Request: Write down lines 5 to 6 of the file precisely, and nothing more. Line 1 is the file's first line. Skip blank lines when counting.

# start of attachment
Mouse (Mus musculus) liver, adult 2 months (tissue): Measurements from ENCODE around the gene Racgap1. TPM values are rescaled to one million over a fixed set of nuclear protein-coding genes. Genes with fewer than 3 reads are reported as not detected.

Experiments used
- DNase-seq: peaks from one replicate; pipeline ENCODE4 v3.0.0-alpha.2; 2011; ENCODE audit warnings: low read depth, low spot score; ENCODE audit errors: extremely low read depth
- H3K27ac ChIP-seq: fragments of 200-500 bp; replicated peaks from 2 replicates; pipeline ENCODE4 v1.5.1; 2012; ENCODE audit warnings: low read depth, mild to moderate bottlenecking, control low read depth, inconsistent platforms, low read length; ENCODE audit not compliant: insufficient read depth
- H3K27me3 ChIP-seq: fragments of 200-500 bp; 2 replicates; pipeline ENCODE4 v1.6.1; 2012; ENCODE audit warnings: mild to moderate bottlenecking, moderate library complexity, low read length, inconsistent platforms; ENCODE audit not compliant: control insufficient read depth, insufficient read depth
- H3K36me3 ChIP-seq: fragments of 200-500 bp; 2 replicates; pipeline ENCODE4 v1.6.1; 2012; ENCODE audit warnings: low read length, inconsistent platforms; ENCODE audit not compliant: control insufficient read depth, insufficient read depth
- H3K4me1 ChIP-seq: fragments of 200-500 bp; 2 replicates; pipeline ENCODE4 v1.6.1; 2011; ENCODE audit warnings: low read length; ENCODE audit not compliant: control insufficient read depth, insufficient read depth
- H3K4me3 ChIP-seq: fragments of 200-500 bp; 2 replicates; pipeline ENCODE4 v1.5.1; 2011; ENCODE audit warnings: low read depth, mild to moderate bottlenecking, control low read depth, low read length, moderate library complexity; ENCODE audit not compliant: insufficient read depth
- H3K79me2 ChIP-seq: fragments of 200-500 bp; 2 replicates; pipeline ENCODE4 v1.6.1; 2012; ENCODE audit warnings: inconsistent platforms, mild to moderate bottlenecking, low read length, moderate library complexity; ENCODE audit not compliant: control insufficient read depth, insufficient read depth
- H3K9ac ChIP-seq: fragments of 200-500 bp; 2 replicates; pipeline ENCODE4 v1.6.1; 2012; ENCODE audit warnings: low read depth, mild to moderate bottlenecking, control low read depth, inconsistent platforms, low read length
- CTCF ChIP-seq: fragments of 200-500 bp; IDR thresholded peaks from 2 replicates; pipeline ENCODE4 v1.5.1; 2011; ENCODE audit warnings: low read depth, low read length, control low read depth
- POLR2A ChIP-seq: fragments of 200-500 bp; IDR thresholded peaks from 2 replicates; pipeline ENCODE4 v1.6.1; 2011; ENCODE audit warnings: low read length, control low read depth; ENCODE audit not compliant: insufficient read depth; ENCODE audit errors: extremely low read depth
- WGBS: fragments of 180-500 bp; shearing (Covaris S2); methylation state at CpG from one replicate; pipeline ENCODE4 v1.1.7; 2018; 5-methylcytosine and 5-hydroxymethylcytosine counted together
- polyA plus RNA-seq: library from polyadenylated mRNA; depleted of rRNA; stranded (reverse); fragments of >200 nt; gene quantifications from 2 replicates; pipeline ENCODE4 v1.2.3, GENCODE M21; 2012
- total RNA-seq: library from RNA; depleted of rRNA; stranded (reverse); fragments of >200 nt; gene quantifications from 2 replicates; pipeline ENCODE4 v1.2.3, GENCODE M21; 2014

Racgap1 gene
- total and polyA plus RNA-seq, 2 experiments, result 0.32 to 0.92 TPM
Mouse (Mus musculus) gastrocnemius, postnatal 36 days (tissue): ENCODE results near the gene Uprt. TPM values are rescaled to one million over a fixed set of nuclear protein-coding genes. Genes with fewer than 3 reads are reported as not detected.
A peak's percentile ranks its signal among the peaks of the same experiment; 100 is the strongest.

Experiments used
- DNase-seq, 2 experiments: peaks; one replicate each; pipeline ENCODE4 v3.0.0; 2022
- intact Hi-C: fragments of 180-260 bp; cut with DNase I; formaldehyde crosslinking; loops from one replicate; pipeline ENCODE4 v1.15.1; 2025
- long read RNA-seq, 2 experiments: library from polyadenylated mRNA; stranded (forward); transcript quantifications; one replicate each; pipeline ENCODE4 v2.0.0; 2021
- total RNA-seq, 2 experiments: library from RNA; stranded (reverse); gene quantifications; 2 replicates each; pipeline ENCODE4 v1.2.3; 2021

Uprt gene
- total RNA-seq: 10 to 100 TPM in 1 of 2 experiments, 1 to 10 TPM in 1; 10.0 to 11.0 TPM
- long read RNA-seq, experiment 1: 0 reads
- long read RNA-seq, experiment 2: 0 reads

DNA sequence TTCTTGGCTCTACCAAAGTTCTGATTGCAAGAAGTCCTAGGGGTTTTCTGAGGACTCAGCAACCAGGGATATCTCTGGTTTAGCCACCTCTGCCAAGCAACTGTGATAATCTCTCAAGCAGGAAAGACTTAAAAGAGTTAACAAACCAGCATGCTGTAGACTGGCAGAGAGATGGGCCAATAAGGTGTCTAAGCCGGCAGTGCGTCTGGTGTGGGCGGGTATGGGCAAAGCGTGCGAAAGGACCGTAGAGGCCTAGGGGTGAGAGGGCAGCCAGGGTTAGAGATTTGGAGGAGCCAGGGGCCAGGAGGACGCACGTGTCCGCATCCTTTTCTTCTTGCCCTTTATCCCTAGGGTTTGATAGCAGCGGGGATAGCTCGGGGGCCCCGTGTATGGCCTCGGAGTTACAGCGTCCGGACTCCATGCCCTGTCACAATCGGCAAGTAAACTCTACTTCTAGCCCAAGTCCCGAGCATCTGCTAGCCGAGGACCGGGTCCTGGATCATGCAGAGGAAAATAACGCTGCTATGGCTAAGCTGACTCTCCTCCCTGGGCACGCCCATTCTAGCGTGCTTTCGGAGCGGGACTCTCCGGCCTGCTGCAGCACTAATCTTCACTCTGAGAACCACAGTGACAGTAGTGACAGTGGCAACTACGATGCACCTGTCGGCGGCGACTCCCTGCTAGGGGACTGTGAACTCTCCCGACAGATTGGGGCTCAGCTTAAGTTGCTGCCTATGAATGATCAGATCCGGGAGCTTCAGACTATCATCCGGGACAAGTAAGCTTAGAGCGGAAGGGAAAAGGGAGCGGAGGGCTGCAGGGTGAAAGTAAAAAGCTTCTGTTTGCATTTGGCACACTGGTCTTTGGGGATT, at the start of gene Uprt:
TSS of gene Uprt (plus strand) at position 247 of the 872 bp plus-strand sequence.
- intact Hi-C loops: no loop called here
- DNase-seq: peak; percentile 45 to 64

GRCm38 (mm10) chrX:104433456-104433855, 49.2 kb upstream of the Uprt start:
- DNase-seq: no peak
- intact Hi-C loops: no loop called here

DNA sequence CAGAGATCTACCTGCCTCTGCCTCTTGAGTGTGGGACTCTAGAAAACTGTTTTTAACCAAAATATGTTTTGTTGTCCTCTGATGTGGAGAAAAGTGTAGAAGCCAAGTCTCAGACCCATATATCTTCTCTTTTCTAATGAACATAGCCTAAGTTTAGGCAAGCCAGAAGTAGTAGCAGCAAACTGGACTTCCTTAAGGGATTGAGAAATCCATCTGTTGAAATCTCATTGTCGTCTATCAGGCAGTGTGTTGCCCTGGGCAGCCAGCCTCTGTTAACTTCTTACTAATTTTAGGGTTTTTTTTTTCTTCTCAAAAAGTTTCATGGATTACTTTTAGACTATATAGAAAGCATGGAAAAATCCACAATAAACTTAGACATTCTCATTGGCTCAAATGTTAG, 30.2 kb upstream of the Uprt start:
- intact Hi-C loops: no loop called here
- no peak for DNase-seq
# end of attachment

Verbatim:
- H3K27me3 ChIP-seq: fragments of 200-500 bp; 2 replicates; pipeline ENCODE4 v1.6.1; 2012; ENCODE audit warnings: mild to moderate bottlenecking, moderate library complexity, low read length, inconsistent platforms; ENCODE audit not compliant: control insufficient read depth, insufficient read depth
- H3K36me3 ChIP-seq: fragments of 200-500 bp; 2 replicates; pipeline ENCODE4 v1.6.1; 2012; ENCODE audit warnings: low read length, inconsistent platforms; ENCODE audit not compliant: control insufficient read depth, insufficient read depth